We are speaking with Dr. Young of Cove Eyecare about Glaucoma. Dr. Young, can you please explain to us what glaucoma is?
Dr. Young: Glaucoma is a neurodegenerative disease which affects the optic nerve (which is the connection between the eye and the brain).
How do I know if I have glaucoma?
Dr. Young: It is called the sneaky thief of vision, because there is not real way for people to tell on their own if they have it. Besides “angle closure” glaucoma, other glaucomas cause have no signs or symptoms, so patients will not know that they have it, at least until the very end stage of glaucoma when the patient is nearly blind from it already. Glaucoma is a disease which must be checked for during an eye examination. We may find during a routine eye exam that the patient has risk factors for glaucoma which need to be investigated, or we may find that the disease process is already active and needs to be treated.
Do you test for glaucoma during a regular eye exam?
Dr. Young: Yes. During a regular eye examination, we look for several different factors which can show symptoms of glaucoma.
We look at the optic nerve. That is the most important thing when we are trying to rule out the presence of glaucoma. Does the optic nerve look healthy? Does this optic nerve have an anatomy or appearance suggestive of the glaucoma process? Then we look at pressure readings that are taken inside the eye.
However, it’s not so simple to diagnose. It’s like high blood pressure. One reading doesn’t give you the full picture. We have more advanced testing to determine conclusively if the patient does have glaucoma or not.
There are many different types of glaucomas. The most common kind presents with normal pressure in the eyes. However, there are some patient’s that will register higher than normal pressure in the eye. This all needs to be investigated. There are other patients that, during a regular eye exam, we see other structures at the front of the eye and they can present in such a way that we may think the patient is at risk for a special kind of glaucoma called an “angle closure” glaucoma.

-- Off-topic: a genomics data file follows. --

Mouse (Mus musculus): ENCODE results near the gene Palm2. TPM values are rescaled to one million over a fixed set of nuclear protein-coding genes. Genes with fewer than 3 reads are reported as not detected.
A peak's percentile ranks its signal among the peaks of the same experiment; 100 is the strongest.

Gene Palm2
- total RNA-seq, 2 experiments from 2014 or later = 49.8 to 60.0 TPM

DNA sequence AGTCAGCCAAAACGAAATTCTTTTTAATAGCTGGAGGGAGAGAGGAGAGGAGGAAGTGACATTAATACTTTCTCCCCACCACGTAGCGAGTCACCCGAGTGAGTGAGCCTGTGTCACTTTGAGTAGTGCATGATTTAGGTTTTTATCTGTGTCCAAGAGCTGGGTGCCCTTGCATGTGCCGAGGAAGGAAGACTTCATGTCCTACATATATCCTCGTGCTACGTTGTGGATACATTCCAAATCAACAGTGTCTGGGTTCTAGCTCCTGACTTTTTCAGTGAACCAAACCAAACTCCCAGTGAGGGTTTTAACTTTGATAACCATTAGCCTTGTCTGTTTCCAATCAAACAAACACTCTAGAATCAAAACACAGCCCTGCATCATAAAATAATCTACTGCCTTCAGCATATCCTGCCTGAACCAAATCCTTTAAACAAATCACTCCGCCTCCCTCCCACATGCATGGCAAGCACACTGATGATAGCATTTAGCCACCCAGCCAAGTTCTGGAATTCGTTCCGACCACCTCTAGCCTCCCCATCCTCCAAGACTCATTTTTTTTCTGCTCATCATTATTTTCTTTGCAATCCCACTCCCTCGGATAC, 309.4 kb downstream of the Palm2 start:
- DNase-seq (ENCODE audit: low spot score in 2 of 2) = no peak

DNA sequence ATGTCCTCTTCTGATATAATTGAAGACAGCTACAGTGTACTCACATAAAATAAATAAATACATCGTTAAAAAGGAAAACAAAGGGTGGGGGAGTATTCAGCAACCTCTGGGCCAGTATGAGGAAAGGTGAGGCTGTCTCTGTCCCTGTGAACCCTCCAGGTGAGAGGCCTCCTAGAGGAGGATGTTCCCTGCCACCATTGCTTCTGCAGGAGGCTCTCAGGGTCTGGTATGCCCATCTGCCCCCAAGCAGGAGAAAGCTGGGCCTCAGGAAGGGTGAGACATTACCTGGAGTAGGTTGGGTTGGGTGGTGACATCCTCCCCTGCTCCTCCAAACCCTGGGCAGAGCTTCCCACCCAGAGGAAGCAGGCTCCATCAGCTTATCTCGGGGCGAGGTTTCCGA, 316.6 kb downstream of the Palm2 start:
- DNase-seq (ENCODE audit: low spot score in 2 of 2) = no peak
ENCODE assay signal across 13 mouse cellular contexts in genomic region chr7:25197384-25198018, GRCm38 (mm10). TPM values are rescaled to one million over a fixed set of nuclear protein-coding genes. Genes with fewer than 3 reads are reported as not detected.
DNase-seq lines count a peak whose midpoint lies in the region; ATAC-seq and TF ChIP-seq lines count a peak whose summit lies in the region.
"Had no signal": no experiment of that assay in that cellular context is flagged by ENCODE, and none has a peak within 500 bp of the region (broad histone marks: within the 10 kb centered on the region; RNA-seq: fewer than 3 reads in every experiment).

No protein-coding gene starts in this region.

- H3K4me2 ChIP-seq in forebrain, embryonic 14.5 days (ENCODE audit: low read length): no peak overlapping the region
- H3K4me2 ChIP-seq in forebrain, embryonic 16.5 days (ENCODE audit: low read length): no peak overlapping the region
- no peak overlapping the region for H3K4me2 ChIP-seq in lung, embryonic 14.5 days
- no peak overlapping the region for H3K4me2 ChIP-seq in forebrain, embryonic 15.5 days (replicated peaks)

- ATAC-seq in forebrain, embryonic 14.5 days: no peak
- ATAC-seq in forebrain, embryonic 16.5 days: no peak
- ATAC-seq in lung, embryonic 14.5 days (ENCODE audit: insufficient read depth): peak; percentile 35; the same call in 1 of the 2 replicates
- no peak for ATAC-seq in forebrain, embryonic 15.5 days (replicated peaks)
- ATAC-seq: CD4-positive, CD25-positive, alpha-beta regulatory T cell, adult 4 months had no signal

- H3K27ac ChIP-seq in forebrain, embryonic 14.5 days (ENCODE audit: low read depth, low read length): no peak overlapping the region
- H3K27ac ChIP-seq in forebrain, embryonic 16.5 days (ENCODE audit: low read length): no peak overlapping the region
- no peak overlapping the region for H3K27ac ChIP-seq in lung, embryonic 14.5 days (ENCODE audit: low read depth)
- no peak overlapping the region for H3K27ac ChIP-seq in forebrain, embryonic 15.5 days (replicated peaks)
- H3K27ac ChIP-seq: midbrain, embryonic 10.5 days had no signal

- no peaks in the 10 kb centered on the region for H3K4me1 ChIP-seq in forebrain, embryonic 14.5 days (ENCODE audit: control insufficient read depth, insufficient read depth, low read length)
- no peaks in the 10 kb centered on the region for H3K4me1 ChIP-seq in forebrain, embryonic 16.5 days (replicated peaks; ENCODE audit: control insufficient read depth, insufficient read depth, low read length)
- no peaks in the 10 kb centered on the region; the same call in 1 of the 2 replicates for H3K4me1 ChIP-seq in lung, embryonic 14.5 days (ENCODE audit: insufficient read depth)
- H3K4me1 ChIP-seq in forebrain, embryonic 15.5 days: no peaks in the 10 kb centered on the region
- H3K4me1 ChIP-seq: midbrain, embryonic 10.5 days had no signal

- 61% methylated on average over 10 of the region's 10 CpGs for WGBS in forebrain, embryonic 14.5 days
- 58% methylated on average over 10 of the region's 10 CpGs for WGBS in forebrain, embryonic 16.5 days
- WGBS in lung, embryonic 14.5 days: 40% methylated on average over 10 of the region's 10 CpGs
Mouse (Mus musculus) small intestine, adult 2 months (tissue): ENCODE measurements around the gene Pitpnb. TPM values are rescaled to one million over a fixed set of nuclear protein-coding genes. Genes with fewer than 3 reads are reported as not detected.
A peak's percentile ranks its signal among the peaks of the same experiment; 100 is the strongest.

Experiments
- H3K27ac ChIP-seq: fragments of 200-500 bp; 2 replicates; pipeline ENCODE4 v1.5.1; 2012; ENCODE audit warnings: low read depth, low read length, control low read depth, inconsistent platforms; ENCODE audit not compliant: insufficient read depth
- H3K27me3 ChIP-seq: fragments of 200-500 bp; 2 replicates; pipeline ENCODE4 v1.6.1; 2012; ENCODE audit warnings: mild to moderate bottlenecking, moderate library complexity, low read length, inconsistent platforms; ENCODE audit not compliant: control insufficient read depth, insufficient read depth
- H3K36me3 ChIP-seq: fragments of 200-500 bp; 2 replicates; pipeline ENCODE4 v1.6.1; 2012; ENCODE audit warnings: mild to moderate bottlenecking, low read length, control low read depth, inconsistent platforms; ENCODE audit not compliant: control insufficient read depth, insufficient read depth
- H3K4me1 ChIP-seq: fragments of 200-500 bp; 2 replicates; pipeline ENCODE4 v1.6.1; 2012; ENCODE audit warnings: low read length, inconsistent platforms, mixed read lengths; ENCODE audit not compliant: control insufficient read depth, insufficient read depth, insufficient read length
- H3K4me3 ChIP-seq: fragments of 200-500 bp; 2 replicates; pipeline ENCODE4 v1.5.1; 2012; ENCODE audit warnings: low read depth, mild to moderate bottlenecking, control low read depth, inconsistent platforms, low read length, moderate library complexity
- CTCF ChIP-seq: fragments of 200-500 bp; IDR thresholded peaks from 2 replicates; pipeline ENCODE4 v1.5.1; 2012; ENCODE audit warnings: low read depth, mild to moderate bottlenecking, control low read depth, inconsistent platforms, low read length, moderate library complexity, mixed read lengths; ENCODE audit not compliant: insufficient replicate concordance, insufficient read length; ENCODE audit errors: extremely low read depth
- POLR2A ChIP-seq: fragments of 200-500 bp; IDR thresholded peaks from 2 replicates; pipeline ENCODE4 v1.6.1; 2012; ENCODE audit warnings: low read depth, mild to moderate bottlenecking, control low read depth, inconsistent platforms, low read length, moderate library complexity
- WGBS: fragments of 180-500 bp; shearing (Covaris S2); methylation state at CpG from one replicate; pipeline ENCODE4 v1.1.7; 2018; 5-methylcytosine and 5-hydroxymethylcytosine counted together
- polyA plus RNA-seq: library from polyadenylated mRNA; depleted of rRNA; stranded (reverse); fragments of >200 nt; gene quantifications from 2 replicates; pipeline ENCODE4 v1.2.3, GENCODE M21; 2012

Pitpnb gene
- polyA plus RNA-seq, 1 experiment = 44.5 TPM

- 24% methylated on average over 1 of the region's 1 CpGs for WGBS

There are many different areas of the eye that we look at, to give us clues in terms of what everyone’s risk is for glaucoma. Sometimes it’s a very black and white presentation. The doctor can look at these three factors and see that all of those things are negative, and very much in the clear and that the probability of this patient having glaucoma is close to zero right now.
Then there are cases where it may not be so clear to us. For instance, we see the patients’ pressures are normal, but we have an optic nerve that looks unusual. This could be normal for that patient, it could be glaucoma, or it could be another disease process.
The next step would be to speak with the patient about further testing and diagnosis. This is now a gray area. We don’t yet know if the patient has glaucoma. The odds are against it, but we do need to perform more tests to determine where the patient is at, what are their risk factors, why do things look this way? Is this normal for this patient or is there indeed a problem. If it is a problem, then we need to decide, what is this? Is this caused by glaucoma? If so, which kind of glaucoma is it? It is a complex process to arrive at a conclusion of “this is glaucoma”.
Therefore, you see how crucial it truly is to safeguard your eyes and make sure to come in every 1-2 years for a complete eye exam.